The Murals of “Education is Not a Crime”

14 May, 2021

HARLEM, NY—American jazz trum­peter, band­leader, com­pos­er, edu­ca­tor and singer John Birks “Dizzy” Gille­spie was an out­spo­ken Baha’i. The dou­ble mur­al by artists Bran­dan “B Mike” Odums from New Orleans and Marthali­cia Matar­ri­ta from Harlem, cel­e­brates Gille­spie’s hun­dredth anniver­sary of his birth­day, in 2017. It was paint­ed above Gille­spie’s plaque on the Harlem Walk of Fame on 135th St.

Saleem Vaillancourt

In Sao Paulo a young girl reach­es up for books swirling in the sky. A snake coils round her leg on the ground. Women across New York stand read­ing or gaz­ing into their own futures; though in Brook­lyn, one woman wears a head­scarf, her mouth erased, remind­ing us that oppres­sion can some­times win. A boy in Del­hi is half-buried with­in the mason­ry of a build­ing — his arms strug­gling from the brick­work to grasp at books and papers just out of reach. The eyes of the first black Unit­ed States poet lau­re­ate, Robert Hay­den, peer through thick glass­es at a line of his own verse past­ed on the side of a cin­e­ma in Detroit: “Undis­cov­ered suns release their light.”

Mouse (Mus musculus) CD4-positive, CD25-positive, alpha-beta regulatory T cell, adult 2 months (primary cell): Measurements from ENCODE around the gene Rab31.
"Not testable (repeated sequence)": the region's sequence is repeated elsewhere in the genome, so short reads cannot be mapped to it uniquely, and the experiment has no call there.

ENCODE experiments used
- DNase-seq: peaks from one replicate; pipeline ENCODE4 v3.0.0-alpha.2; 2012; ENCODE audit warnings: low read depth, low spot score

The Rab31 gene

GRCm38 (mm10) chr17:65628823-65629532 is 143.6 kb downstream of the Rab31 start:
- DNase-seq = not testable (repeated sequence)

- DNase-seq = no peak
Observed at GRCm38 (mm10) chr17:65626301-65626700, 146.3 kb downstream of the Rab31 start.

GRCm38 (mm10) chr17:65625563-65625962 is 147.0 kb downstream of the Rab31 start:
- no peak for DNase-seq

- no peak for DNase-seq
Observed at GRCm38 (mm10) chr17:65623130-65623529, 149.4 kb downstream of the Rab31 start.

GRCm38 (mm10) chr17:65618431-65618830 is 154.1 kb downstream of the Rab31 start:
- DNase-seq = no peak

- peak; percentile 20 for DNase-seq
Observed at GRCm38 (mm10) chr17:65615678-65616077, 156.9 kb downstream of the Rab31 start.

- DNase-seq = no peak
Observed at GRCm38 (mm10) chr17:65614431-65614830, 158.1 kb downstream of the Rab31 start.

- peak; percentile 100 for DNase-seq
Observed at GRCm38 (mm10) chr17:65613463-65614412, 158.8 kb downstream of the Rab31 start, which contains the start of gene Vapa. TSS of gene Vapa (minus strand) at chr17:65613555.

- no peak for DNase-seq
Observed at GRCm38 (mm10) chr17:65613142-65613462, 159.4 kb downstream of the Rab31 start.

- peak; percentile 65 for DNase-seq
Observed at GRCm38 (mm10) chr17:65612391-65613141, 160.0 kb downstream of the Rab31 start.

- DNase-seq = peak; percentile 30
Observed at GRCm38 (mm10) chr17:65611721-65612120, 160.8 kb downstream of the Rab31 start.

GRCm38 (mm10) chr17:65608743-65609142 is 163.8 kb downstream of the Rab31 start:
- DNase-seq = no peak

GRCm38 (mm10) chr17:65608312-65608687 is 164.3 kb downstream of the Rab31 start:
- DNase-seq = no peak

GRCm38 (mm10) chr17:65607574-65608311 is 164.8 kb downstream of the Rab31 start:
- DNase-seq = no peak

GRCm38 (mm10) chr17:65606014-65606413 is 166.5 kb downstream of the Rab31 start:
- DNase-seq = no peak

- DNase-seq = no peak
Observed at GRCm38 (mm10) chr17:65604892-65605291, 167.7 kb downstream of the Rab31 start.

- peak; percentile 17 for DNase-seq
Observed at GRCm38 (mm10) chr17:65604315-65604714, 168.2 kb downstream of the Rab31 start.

And in Harlem the most direct mes­sage of all stands paint­ed across two chim­ney columns on a wall over a gar­den: the columns are bright yel­low and have become the two halves of a bro­ken ruler. The words “Made in Iran” stand high at the top. 

Each of these murals was pro­duced by the Edu­ca­tion Is Not A Crime cam­paign to tell the world of a 40-year sto­ry of injustice.

ken­nard­phillipps raise aware­ness of the per­se­cu­tion of the Baha’is in Iran. South African street artist Faith47 paint­ed Ate­na Farghadani in a head­scarf with­out a mouth. In 2016, Iran­ian artist and polit­i­cal activist Farghadani was sen­tenced to 12 years in prison for draw­ing a car­toon. She was released after 18 months. The mur­al was removed after being defaced by local reac­tionar­ies and lat­er fea­tured in the New York Times.

The Islam­ic Repub­lic of Iran has per­se­cut­ed the Baha’is, the coun­try’s largest reli­gious minor­i­ty, since the 1979 Islam­ic Rev­o­lu­tion. More than 200 Baha’is were exe­cut­ed in the ear­ly days of the new regime. Baha’is have been barred from pub­lic sec­tor jobs, arbi­trar­i­ly detained and jailed, defamed in the media and denounced as “unclean” and “apos­tates” from the pul­pit. And just as Baha’i ceme­ter­ies were des­e­crat­ed with bull­doz­ers, so too were Baha’i chil­dren harassed by their teach­ers at school; the entire life­times of thou­sands of peo­ple have been shaped by state-spon­sored reli­gious persecution. 

One of the most vio­lent acts the Baha’is have faced has been the denial of their right to attend uni­ver­si­ty. The move was a con­scious pol­i­cy, cap­tured in a 1991 mem­o­ran­dum signed by Iran’s Supreme Leader, to “block the progress” of the Baha’i com­mu­ni­ty and to try to stran­gle their existence.